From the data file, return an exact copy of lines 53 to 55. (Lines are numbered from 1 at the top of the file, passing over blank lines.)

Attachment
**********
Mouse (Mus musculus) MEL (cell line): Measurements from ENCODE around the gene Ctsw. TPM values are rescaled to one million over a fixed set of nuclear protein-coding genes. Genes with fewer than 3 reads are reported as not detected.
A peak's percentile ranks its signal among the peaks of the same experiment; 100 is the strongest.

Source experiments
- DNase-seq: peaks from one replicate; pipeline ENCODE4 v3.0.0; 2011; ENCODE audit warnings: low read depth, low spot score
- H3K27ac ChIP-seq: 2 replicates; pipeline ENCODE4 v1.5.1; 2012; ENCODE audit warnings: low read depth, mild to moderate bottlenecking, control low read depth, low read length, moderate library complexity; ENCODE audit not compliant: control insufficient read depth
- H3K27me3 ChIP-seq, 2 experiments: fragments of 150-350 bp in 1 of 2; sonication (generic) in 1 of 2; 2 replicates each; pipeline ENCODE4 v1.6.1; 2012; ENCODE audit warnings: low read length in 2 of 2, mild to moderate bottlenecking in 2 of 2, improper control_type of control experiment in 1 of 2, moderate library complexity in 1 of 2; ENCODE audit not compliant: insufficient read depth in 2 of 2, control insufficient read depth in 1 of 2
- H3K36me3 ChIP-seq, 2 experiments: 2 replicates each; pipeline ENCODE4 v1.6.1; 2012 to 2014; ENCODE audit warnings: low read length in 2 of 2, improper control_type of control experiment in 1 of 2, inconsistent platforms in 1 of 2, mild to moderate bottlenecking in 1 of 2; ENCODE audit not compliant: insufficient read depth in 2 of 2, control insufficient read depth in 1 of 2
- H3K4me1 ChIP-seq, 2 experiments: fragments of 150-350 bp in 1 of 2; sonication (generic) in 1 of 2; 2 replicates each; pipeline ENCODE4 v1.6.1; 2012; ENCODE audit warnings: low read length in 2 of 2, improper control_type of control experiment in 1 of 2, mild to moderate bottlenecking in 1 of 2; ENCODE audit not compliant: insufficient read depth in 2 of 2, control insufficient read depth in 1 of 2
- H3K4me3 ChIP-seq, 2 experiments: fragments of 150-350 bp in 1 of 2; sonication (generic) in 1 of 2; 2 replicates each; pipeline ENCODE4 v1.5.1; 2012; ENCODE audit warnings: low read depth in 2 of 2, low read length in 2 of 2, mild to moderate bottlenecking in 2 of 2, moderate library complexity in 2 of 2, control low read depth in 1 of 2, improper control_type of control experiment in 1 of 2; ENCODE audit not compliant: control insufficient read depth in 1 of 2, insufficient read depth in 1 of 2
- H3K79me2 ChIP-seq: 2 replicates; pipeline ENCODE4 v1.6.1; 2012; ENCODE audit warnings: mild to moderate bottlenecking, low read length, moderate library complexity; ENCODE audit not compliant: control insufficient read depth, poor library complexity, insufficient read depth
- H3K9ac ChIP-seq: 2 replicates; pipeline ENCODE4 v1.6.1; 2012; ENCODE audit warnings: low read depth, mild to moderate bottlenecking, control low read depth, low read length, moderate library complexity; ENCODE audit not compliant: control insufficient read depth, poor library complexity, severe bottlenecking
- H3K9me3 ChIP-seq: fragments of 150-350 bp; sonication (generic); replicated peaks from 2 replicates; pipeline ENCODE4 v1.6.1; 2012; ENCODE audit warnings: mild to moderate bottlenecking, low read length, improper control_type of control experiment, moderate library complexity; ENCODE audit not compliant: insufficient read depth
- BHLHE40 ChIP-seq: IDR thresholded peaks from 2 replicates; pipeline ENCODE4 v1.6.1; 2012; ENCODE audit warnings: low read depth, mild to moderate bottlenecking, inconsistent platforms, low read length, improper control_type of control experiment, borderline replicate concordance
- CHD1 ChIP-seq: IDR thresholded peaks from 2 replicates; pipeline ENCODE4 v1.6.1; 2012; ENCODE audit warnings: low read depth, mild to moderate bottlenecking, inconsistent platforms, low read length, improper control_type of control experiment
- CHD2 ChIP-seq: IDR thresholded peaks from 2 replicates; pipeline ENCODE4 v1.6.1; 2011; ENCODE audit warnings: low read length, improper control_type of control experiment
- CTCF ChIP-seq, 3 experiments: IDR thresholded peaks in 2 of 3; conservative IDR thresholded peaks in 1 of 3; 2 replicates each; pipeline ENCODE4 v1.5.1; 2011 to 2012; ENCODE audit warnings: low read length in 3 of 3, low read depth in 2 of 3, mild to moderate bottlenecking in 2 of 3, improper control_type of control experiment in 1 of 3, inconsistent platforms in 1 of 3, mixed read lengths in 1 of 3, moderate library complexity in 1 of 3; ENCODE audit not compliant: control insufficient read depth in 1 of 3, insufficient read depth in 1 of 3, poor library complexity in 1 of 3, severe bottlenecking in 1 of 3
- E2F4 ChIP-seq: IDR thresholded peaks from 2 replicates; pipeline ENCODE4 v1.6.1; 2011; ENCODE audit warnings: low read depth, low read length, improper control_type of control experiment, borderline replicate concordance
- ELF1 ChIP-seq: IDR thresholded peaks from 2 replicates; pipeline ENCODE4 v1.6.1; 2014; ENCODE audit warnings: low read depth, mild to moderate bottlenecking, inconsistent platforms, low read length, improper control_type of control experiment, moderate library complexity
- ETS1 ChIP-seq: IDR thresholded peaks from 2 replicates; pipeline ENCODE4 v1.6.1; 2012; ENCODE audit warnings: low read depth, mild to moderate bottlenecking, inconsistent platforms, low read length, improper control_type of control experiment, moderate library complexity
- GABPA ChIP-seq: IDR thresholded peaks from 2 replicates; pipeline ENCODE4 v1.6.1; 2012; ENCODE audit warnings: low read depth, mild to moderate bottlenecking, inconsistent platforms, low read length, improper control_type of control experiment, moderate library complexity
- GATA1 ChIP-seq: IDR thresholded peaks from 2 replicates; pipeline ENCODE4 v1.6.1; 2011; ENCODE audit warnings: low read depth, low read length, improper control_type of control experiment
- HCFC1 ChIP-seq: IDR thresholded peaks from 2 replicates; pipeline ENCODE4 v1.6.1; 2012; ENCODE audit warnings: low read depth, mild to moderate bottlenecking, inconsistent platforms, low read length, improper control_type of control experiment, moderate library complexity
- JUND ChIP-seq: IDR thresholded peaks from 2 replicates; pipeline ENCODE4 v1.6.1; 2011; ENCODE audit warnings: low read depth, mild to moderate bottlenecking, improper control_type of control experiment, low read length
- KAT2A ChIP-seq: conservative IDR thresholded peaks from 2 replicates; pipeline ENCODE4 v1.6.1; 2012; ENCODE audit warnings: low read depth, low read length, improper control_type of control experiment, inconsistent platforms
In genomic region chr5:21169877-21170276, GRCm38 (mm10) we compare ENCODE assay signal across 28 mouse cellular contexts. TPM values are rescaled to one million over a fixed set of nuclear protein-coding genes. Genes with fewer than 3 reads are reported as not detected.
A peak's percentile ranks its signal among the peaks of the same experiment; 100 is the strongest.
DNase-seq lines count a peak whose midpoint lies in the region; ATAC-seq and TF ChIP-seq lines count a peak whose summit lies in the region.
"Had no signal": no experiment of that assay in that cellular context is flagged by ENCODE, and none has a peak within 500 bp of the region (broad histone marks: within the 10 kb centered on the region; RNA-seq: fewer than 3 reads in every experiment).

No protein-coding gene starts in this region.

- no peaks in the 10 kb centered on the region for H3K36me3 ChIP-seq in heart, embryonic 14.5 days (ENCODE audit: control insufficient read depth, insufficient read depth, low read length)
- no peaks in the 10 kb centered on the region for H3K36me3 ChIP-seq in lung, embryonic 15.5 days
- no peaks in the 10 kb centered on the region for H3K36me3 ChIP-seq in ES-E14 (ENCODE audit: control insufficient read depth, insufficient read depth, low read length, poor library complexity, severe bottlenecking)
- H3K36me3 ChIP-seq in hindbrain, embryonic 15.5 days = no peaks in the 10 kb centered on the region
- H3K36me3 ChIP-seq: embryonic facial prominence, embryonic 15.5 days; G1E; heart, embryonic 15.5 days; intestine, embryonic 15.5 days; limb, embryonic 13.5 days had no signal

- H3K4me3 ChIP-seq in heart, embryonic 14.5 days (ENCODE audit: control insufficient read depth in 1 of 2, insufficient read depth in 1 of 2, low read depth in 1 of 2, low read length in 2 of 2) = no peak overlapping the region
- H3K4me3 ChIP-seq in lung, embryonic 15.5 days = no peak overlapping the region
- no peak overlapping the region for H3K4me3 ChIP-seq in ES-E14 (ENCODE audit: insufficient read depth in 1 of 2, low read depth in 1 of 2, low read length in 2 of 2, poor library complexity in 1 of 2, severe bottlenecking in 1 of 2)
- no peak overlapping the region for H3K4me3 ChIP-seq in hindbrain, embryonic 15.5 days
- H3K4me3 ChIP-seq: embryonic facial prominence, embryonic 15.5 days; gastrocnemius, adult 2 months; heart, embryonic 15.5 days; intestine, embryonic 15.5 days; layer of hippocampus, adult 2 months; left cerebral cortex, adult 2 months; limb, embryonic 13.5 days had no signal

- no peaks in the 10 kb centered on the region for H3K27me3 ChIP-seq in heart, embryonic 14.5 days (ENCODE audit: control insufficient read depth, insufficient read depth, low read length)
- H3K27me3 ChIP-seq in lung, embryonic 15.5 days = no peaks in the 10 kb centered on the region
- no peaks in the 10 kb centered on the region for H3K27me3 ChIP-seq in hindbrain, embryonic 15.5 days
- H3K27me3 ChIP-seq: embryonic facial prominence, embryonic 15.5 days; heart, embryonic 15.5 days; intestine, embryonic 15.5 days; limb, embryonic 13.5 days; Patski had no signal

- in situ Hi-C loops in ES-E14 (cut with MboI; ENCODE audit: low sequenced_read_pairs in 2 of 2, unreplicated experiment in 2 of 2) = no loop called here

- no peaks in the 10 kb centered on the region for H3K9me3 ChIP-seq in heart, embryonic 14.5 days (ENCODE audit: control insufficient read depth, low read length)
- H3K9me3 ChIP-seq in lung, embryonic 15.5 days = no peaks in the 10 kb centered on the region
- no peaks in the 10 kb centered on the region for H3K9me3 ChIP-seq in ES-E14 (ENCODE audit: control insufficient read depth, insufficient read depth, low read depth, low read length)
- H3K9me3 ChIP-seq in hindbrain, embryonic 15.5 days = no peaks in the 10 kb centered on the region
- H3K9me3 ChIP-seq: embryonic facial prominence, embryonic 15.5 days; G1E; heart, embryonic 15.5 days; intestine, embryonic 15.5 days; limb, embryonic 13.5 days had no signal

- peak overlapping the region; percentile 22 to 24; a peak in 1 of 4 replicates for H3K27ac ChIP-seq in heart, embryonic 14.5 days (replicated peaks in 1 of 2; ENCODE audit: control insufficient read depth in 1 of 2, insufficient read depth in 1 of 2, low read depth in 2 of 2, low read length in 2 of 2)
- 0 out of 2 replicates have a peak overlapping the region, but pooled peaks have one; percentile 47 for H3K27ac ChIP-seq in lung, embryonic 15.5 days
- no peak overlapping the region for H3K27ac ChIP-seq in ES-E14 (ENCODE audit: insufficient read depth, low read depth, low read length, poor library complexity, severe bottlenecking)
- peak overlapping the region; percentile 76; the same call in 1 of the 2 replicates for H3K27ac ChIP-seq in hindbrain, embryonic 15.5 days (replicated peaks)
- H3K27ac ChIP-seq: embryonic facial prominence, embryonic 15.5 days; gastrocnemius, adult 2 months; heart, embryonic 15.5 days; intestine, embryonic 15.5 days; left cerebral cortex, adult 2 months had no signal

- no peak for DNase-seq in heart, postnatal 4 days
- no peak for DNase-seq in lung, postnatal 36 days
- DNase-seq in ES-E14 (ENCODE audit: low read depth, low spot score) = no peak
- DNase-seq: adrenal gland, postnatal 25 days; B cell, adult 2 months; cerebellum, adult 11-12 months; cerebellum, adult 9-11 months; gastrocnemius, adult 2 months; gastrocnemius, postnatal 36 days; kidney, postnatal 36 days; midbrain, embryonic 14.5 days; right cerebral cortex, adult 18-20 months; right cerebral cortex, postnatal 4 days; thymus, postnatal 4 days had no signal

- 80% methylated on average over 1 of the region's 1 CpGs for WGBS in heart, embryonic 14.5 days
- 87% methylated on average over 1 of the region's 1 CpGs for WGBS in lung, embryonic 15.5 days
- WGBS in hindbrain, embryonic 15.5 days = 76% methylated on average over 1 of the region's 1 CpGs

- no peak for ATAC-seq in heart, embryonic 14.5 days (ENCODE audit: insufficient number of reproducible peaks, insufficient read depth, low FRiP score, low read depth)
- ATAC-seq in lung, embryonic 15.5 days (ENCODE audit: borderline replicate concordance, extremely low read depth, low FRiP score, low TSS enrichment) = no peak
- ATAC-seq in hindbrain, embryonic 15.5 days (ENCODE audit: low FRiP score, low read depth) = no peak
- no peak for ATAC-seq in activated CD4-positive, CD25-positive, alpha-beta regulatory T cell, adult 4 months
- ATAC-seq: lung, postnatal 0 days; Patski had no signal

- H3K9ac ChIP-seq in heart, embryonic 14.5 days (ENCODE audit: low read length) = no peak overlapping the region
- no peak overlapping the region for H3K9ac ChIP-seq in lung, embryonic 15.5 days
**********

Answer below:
- peak overlapping the region; percentile 76; the same call in 1 of the 2 replicates for H3K27ac ChIP-seq in hindbrain, embryonic 15.5 days (replicated peaks)
- H3K27ac ChIP-seq: embryonic facial prominence, embryonic 15.5 days; gastrocnemius, adult 2 months; heart, embryonic 15.5 days; intestine, embryonic 15.5 days; left cerebral cortex, adult 2 months had no signal

- no peak for DNase-seq in heart, postnatal 4 days